How can the church address Adverse Childhood Experiences?

February 2nd, 2018

Of the roughly 74 million children in the United States, just under 51 million are preK–12 public school students. Every day, 13 million of these children go hungry. A report of child abuse is made every ten seconds. And 2.7 million have a parent in prison. Our children are living in a state of emergency. How can we, as the church, expect them to attend to a relationship with God when they are living in a constant state of fight or flight? 

Even though the Centers for Disease Control and Prevention and Kaiser Permanente conducted the first study on adverse childhood experiences (ACEs) from 1995 to 1997, ACEs did not gain widespread attention until 2012. Perhaps that's because ACE-related questions can make people uncomfortable. They uncover the hidden problems in families: verbal, physical, emotional, and sexual abuse; alcoholism; lack of necessities; or feelings of being unloved or neglected. These problems transcend race, religion, and socioeconomic status just as issues of mass violence, racial prejudice, and catastrophic events do. Every one of them can contribute to mental illness. How can the church help children and youth succeed in life and faith despite ACEs?

One way we can help is to adopt positive development and universal prevention strategies. Recognizing that many children and youth spend more awake time at school than they do at church or at home, we need to accept—and embrace—that our role as the church includes partnering with parents and educators to develop the whole child, which includes a focus on social and emotional learning.

Relationships, Common Language, and Purposeful Activities

According to Hawkins and Catalano (1992), three elements help children move from risk to resiliency: a caring, nurturing environment; high expectations; and meaningful engagement. In other words, relationships, common language, and purposeful activities.

When I worked with Maury Nation at Vanderbilt's Center for Safe & Supportive Schools, he reminded our team regularly that no program is the magical fix for building and maintaining a healthy culture and climate at any organization. Culture is what we do; climate is what we feel. The key to building resilient children and youth is relationships. A connection with a child, especially one who has experienced great loss, may begin with a baby step—a smile or high-five each morning, or an invitation to help with a special job in the classroom. Or maybe it starts with intentional conversation during a dedicated learning time. Once a connection is established, church members, including lay people and leaders, need to nurture it with regular, positive interactions. It's simple, but not always easy.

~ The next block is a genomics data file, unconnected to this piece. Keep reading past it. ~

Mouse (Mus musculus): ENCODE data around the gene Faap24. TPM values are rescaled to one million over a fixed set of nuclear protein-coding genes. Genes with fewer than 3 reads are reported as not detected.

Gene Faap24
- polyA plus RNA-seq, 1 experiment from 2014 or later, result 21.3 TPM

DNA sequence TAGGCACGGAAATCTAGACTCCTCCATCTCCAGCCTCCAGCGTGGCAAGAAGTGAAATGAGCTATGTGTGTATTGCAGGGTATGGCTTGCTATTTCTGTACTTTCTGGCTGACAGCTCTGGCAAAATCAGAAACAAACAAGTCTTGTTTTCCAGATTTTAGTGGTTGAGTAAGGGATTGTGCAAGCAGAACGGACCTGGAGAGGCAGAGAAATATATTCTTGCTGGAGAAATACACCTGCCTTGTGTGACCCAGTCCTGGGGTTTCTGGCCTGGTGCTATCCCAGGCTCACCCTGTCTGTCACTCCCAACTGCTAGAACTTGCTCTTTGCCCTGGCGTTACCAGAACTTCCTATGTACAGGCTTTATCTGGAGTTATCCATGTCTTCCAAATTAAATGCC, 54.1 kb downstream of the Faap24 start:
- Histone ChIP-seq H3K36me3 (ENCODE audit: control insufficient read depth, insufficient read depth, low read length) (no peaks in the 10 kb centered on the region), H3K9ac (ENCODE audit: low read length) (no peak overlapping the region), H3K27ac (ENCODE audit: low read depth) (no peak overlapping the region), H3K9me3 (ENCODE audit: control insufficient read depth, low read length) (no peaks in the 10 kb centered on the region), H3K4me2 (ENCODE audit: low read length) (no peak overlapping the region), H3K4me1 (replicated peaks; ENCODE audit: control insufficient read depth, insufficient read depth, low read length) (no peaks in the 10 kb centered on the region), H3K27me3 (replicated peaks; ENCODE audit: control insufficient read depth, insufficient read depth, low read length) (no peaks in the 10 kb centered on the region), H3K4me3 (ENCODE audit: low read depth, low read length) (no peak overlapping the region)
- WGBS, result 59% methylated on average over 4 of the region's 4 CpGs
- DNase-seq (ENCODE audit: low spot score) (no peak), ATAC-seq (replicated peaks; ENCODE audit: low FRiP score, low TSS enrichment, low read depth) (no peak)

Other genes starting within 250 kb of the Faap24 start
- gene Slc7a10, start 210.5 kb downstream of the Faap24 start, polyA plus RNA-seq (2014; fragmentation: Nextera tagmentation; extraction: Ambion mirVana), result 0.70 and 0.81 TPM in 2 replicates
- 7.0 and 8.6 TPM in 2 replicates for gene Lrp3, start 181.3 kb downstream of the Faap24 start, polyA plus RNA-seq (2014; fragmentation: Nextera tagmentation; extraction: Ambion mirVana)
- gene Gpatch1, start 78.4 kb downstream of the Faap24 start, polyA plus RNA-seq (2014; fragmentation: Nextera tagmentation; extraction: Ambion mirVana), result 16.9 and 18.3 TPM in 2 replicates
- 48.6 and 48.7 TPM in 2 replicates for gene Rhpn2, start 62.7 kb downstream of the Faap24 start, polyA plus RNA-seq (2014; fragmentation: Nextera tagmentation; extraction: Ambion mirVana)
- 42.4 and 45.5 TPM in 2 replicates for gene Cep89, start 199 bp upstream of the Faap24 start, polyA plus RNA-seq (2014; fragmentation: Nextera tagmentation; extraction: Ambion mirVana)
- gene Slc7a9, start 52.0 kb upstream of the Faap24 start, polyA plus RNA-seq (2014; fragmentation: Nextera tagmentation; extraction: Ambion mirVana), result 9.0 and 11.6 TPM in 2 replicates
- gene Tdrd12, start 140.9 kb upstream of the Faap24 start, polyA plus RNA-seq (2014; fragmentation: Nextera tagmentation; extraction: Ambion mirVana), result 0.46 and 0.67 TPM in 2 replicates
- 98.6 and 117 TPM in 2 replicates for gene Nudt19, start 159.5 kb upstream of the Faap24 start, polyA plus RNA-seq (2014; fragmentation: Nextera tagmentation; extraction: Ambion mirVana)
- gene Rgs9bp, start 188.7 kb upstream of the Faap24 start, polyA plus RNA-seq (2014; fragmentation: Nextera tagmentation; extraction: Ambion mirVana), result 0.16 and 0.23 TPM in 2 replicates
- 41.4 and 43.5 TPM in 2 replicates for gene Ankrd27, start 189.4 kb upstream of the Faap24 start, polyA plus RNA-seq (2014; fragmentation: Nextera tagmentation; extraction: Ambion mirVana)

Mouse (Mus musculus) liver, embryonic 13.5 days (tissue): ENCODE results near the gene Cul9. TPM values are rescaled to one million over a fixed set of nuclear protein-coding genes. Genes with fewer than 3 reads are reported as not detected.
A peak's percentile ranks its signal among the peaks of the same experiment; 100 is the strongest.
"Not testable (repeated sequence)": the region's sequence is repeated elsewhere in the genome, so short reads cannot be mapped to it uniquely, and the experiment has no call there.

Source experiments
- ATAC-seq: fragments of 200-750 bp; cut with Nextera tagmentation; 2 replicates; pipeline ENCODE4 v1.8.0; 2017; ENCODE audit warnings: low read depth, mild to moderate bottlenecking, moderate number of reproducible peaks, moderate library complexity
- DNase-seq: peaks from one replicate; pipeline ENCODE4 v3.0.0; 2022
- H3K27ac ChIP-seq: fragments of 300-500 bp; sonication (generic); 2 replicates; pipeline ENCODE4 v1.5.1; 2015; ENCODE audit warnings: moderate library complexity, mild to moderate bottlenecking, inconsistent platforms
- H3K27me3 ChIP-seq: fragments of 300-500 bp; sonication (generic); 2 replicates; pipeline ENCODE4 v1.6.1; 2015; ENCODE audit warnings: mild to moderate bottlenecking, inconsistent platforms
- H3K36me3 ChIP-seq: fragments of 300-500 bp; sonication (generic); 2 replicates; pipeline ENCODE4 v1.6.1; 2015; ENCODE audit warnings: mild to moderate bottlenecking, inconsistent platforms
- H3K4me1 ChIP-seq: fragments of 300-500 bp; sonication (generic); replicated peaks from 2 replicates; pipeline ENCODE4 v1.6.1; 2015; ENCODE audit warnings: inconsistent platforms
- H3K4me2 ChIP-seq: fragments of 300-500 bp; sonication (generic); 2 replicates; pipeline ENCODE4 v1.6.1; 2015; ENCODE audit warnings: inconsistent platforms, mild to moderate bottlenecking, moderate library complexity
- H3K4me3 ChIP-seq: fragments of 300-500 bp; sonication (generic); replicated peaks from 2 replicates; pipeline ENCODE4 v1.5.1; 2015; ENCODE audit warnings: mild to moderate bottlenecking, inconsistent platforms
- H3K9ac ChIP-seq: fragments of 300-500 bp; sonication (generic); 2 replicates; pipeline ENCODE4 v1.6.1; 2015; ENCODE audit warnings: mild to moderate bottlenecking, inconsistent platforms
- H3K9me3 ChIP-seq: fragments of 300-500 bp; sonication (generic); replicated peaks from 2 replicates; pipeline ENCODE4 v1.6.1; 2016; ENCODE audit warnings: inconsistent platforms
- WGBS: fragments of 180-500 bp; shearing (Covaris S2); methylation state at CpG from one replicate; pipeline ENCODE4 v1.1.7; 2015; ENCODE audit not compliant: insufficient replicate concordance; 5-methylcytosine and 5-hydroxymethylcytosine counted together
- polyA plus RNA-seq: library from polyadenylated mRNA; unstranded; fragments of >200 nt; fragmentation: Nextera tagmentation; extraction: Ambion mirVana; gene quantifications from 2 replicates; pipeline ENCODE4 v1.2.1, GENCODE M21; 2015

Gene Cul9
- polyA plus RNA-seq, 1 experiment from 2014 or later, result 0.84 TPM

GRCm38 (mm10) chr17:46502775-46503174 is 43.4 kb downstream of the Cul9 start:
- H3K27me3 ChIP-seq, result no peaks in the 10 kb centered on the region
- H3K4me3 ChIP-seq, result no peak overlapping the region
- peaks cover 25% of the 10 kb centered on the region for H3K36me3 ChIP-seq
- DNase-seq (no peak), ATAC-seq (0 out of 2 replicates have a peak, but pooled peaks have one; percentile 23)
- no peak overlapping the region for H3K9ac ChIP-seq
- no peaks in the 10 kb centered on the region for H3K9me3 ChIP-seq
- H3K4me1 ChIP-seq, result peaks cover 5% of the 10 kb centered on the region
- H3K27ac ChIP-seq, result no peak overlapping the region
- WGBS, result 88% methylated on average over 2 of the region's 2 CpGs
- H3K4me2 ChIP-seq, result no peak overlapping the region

Recognizing and Responding to the Effects of ACEs

Integrating social and emotional learning requires intentionality with content and process, and provides the foundation for trauma-informed ministry that is responsive to the mental health needs of children and youth. Here are some ideas for recognizing and responding to a child's needs:

  1. Create a safe place with established norms. Work with students to create a ministry creed that defines the children or youth community and how its members interact with each other. Have the students create posters of the creed and display them around the room. This activity helps students know that your time together is a safe place that values their voices. Talk about this creed often—in relation to the content being learned and when positive and negative examples of the creed are displayed by community members.
  2. Value student voice with guided conversations. Provide opportunities for students to talk about their personal experiences in connection to a text, particularly Scripture. You may integrate this discussion into the regular learning time as well as set aside designated time for deeper conversations during weekly programming, lunch visits or special activities. Listening to what our students say–and what they don't say–offers insight into their trauma.
  3. Be on the alert for unusual behaviors. A student who is acting out repeatedly is often asking for help. Personal troubles are not an excuse. However, it is important to uncover the root of the negative behavior. Talk to the child and ask what is prompting them to act this way. Likewise, a student who continuously comes to church tired, depressed, or unkempt, especially if he or she has a history of being focused, happy, and eager to participate, may have recently experienced a traumatic event. Seek additional support from other ministry staff, the school counselor or school social worker for the child as well as for yourself, particularly if your child’s experience has triggered you.

Remember, outside the home, the church provides an additional line of defense for children and youth. If you can follow this advice, you'll strengthen your relationships with your children and youth and hopefully become their trusted ally in working through any trauma they've experienced. ACEs are among the leading factors contributing to the state of mental health among our young people. Informed, dedicated church leaders and volunteers have the power to make a tremendous difference in the lives of their children and youth.

For more information about how your church can become integrally involved in the work of your local school, read The Mission-Minded Guide to Church and School Partnerships by Jake McGlothin. 

The original version of this article appeared in ASCD Express.

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